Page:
Most companies today provide retirement planning with a 401(k) plan, with or without company matching contributions or profit sharing. While these plans work well for rank-and-file employees, they impose severe limitations on highly compensated employees.
To fill the gap created, many organizations provide their highly compensated talent with nonqualified deferred compensation plans (NQDC), which gives the executive the ability to defer compensation above the IRS limits (2018: $18,500 – Employee catch-up contribution; if age 50 or older, an additional $6,000).
NQDC plans also provide tax advantages, both for employees and employer. Often, we can design with minimal or no impact to the company balance sheet. In fact, over time, these plans can improve the balance sheet. For more information on unique designs, I invite you to download and read an excellent guide from Executive Benefit Solutions (EBS), “Designing Nonqualified Deferred Compensation Plans to Competitive Advantage.”
When you study an executive’s pay package, you find that his/her total compensation package comprises salary, short-term bonuses, and long-term incentives, at least in most industry sectors. In fact, most long-term incentives are equity-based, especially in publicly traded companies. And a large percentage of those company stock awards are restricted stock and restricted stock units.
NQDC plans also work as excellent vehicles to defer those awards, and even diversify them, with the tax shelter of a NQDC plan, as explained in this link to an informative EBS blogpost.
One of the major differences between NQDC plans and qualified plans, like 401(k)s, arises when it is time to distribute deferred compensation to participants. Most NQDC plans allow the participant to elect retirement distributions over a given period, such as 5, 10, 15 or 20 years. Money on the unpaid balances continues to grow tax-deferred. By taking distribution over time, you can increase your payout.
The chart below illustrates the impact of deferring a lump-sum payout over a given period:
Tax Benefits of Taxing Distribution Over Time
Throughout your life, the government will likely find some way to tax you. Of course, it will also tax you when you die. But that’s an egregious topic for another day.
It is in retirement, however, when drastic changes occur in both the taxes you pay and how you pay them. That’s why it is essential to understand your likely post-retirement tax situation well before you retire, so you’re ready and able to pay those taxes as needed or develop strategies for minimizing your taxes.
Most highly compensated executives will not be in a lower tax bracket at retirement, largely due to their pre-tax accumulation of wealth, which requires careful planning. Notably, NQDC plans are taxed as ordinary income, both for federal and state taxes.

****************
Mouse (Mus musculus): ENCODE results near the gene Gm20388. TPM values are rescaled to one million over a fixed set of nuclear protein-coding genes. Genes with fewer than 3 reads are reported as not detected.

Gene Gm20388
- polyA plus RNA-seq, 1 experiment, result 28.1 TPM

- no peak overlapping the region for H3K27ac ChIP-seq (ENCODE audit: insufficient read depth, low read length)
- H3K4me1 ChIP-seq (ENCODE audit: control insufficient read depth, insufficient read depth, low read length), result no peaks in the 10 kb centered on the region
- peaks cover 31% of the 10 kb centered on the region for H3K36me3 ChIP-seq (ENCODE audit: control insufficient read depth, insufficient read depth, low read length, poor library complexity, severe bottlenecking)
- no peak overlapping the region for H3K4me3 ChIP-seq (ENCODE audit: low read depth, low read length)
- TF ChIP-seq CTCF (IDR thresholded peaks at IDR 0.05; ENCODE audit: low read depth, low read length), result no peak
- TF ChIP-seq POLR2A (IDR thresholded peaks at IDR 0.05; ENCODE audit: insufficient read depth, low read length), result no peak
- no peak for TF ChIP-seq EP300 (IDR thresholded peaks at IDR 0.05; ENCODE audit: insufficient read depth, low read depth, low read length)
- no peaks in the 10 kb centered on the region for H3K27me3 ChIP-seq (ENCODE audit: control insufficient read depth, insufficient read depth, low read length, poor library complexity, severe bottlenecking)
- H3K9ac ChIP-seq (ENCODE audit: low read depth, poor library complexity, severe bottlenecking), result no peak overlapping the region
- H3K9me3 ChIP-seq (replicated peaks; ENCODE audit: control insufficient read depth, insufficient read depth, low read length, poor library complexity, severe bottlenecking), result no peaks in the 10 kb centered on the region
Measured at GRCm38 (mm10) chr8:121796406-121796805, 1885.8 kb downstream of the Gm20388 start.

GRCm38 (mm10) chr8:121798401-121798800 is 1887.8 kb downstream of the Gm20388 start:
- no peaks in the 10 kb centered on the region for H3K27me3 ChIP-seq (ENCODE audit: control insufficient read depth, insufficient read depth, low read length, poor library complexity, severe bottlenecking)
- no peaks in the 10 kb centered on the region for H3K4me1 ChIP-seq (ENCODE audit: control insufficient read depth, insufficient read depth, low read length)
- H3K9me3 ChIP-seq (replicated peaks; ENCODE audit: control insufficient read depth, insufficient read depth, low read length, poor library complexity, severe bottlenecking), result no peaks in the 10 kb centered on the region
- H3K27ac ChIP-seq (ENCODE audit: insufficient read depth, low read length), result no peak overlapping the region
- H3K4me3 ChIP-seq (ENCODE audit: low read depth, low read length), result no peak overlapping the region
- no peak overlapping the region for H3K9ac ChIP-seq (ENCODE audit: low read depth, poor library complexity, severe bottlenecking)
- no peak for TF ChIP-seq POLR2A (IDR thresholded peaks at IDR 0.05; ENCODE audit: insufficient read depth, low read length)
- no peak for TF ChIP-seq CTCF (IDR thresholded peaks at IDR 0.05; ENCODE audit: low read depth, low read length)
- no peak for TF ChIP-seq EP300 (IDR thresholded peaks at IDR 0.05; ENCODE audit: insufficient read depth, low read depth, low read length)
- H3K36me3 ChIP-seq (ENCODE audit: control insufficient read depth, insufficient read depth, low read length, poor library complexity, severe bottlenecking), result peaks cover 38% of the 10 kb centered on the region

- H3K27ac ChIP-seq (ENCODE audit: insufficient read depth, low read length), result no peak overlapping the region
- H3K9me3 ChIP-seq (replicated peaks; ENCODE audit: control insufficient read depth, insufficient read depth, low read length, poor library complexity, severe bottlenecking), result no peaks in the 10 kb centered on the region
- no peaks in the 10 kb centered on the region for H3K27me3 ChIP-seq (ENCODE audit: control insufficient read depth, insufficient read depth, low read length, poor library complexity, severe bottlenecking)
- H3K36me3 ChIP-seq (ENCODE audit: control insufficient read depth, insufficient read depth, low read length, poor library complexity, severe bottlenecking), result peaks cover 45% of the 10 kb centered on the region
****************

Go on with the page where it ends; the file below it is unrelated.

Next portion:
To your advantage, there’s a little-known benefit which is part of the tax code that can reduce taxes at retirement, if you do proper planning.
Typically, an individual is subject to income taxation by the state in which he or she lives when receiving the income. Some states, however, attempt to tax nonresidents on this income asserting that the income was “earned” or had its source in the first state. As an example, if you deferred your compensation while living and working in California, then retire to Texas, California will collect taxes on that distribution.
State taxation authorities have always targeted retirement income. However, under the federal “Source Tax Law”, retirement income meeting certain conditions will be taxable only by the recipient’s state of residence at the time of payment, regardless of its “source.”
For NQDC plans, the certain conditions are based on how the distributions are paid.
The Source Tax Law is found at 4 U.S.C. § 114. Subsection (a) of that statute and articulates the general proposition that “no State may impose an income tax on any retirement income of an individual who is not a resident or domiciliary of such State (as determined under the laws of such State).”
The statute further enumerates the various types of income that constitute “retirement income” for this purpose, including income from typical tax-favored retirement vehicles, such as:
NQDC plans require the deferred pay to be held by the employer in a book-entry form with no protection from the company’s creditors. Once you retire, there is also the risk that future management could mismanage the company causing it to file for bankruptcy.
Investment advisors spend a great deal of time reviewing investments for hidden risks. They look for a return to compensate for the risk carried by the investment. They seek to diversify investments. They seek investments with transparency.
To correctly use a NQDC plan, the advisor needs to recommend a client sign up only if he/she plans to take a lump sum at retirement or termination (which takes the tax advantages away) or only if they could afford to lose the amount deferred in retirement.
The company’s rabbi trust cannot protect NQDC balances in the event of bankruptcy. Until now, no solution existed.
A Los Angeles-based firm, StockShield, developed the Deferred Compensation Protection Trust to help mitigate the risk. The Deferred Compensation Protection Trust (DCPT) offers the following key features:
For more information, do review the materials behind the link above and contact me with any immediate questions. We’re happy to help you sort out these issues with how you take distributions and where you retire.